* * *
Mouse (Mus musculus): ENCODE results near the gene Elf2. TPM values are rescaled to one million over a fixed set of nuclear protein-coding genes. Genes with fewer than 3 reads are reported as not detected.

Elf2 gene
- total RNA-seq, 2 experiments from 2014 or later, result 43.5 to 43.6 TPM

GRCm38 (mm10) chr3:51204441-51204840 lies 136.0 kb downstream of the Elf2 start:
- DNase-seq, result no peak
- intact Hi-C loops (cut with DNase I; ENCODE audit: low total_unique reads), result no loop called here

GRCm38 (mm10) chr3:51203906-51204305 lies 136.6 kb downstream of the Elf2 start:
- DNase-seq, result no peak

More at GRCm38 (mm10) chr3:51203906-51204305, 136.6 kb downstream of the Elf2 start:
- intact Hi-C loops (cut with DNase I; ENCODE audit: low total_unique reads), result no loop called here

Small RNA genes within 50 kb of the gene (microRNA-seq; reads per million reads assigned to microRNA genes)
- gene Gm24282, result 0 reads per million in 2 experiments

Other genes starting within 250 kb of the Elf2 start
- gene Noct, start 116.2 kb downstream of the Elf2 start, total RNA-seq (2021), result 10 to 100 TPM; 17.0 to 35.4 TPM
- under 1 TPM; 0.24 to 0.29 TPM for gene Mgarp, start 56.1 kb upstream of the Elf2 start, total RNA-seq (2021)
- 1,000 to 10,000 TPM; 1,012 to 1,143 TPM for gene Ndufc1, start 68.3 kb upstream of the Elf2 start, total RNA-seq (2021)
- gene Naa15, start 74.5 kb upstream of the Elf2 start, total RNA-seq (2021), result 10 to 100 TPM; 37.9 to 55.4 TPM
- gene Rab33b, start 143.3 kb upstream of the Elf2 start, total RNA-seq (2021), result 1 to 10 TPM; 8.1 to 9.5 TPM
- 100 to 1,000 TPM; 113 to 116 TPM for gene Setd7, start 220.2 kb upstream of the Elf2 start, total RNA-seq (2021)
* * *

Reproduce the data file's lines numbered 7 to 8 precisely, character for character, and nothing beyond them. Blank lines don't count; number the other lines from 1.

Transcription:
GRCm38 (mm10) chr3:51203906-51204305 lies 136.6 kb downstream of the Elf2 start:
- DNase-seq, result no peak